Although children often show particular schemas in their play, not all children appear especially schematic. Practitioners in our settings often see children exhibiting one particular schema and others who show several at once. Schemas offer a key to understanding ways in which children behave, allowing us to plan for their needs in line with the EYFS content.
Some of the most typical behaviours/Schemas include:
We often see schemas manufacture themselves through children’s movements, but also in their drawings and use of items in the play space.
When planning for a schema, we look at the holistic offer of the play space, considering songs, games and resources in sand, water and construction areas to support it. Books can also play a strong role in fostering schemas.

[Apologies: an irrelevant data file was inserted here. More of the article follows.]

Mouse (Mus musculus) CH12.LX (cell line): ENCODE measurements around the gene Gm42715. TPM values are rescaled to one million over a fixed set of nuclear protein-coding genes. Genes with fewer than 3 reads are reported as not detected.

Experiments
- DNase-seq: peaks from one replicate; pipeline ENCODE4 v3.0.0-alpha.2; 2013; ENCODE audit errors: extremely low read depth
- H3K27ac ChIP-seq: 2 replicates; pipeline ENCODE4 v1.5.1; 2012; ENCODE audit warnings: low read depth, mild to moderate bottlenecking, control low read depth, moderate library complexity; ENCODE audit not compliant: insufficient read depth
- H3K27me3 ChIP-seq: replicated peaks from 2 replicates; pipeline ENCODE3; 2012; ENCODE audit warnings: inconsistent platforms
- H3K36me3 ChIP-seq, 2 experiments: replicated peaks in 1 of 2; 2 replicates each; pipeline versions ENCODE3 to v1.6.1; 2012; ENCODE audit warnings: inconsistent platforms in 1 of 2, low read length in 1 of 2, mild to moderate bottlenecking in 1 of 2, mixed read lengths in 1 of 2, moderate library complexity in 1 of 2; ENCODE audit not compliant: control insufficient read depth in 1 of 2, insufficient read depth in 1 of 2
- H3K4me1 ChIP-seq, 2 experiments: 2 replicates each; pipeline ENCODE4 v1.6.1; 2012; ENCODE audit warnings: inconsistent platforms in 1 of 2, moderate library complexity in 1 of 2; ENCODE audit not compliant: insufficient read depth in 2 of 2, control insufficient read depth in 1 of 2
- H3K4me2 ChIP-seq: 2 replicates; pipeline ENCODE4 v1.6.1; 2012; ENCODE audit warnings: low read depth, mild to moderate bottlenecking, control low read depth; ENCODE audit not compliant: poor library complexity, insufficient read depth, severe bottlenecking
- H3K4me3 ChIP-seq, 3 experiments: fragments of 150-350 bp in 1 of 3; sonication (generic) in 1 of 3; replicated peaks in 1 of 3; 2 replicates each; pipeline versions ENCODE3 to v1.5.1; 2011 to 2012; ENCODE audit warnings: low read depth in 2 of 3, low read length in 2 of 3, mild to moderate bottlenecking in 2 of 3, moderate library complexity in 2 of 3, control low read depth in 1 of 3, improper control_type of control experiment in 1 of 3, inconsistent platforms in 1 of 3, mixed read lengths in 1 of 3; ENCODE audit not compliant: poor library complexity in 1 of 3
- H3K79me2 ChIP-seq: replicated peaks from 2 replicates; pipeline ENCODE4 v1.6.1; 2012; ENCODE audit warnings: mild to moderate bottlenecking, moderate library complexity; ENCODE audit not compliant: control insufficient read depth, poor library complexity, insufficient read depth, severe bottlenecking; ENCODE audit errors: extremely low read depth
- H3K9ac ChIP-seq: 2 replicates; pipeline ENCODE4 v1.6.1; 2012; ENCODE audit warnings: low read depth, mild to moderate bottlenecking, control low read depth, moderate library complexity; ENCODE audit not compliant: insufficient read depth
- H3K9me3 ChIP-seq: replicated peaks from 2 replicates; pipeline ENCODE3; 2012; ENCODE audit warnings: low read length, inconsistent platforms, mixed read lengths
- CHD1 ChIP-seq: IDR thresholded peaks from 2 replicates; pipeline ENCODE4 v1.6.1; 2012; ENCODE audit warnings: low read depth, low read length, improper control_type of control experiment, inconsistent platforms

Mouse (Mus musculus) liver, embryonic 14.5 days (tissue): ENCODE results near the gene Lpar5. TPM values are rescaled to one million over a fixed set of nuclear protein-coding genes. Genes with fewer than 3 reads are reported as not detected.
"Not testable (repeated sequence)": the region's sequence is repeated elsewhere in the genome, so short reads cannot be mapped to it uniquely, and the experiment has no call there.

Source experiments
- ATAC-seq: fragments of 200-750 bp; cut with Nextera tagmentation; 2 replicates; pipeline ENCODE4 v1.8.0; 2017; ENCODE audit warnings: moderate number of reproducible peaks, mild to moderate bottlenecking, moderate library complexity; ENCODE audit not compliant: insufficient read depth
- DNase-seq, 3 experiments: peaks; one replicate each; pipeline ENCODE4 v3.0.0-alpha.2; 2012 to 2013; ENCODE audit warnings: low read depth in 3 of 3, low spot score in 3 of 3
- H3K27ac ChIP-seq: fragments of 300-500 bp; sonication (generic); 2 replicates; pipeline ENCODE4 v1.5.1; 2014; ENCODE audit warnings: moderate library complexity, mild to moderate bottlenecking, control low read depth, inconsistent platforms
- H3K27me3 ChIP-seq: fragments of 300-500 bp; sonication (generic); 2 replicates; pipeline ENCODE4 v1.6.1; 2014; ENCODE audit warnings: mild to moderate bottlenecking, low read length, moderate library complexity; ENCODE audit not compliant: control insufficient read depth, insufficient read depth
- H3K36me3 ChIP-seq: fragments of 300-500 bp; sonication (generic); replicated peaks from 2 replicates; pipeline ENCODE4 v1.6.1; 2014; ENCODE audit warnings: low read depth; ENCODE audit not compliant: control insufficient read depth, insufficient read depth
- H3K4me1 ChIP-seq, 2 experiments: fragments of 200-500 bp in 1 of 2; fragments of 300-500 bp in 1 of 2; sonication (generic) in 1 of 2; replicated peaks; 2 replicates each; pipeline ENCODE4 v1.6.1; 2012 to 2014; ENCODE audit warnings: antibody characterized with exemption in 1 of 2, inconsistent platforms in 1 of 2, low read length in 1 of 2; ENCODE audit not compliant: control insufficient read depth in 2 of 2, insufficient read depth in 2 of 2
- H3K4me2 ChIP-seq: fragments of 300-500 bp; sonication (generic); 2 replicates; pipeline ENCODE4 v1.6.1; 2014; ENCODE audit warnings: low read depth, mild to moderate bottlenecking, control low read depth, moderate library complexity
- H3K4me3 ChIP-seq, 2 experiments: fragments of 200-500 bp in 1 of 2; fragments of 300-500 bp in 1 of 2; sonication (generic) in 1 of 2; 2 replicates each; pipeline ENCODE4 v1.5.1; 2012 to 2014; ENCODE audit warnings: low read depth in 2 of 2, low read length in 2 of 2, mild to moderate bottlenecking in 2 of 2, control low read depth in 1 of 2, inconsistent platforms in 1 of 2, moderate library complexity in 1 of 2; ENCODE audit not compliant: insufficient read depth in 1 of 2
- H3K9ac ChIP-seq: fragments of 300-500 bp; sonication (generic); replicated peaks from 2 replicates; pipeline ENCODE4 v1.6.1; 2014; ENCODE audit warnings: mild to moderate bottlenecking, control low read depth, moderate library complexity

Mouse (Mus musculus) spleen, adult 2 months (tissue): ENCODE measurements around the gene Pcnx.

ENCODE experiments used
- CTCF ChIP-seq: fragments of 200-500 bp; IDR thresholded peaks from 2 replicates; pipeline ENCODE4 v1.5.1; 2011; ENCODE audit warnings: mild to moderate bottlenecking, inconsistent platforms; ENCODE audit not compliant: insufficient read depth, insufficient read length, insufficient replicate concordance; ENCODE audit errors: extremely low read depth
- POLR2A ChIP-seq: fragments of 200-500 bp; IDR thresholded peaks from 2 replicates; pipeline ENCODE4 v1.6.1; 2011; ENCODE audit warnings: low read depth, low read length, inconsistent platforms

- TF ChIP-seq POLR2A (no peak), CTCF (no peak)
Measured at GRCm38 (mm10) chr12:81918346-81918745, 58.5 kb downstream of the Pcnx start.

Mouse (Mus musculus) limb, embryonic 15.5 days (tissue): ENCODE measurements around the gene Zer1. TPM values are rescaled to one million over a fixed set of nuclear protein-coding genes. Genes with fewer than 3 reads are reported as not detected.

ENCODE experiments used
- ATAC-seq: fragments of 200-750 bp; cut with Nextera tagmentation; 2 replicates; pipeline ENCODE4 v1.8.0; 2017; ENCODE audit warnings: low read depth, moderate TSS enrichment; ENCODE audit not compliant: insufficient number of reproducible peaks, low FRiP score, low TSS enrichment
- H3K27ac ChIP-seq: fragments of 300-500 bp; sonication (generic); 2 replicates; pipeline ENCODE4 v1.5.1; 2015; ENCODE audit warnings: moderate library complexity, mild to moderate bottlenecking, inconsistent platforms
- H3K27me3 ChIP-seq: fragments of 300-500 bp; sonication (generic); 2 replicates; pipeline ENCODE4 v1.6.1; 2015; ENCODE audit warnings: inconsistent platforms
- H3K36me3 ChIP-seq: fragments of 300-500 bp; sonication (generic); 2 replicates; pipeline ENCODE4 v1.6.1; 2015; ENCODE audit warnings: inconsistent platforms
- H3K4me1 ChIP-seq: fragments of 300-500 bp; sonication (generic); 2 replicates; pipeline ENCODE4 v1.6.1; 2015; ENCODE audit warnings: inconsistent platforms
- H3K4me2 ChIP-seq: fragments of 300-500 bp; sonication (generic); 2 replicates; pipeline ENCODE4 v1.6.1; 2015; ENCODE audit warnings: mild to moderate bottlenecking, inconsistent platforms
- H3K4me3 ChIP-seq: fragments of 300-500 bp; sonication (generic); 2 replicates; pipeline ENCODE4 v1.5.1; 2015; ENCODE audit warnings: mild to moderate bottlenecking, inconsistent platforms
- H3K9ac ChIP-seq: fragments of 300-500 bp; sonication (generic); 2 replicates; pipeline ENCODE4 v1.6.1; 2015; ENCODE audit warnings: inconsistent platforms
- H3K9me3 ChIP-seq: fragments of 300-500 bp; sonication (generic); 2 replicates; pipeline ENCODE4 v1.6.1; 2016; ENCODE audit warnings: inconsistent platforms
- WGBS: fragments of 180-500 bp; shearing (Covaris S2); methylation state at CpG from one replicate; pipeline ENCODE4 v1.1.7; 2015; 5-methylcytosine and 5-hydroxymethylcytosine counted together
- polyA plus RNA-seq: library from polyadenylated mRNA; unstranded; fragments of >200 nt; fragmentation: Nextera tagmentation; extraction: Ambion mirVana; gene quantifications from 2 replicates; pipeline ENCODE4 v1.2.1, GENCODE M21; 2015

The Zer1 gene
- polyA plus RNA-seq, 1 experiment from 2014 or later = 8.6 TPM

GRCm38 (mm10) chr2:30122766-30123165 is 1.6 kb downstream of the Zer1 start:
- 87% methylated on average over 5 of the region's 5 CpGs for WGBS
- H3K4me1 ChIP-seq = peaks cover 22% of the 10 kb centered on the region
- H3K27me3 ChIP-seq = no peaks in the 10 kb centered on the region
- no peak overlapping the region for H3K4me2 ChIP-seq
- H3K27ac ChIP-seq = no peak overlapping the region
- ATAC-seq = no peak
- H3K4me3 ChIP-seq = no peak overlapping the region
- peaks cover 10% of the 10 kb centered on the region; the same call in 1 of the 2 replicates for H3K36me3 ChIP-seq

If we identify a strong enclosure schema, for example, we would support with activities such as:
- putting items in bags
- putting clothes in washing machines
- cooking food such as pancakes that fold/roll up
The environment would have lots of container resources to hide and bury, as well as materials to cover and wrap things. We reflect carefully on the type of resources which enhance this schematic learning.
With thanks to Emma Graham for writing this post.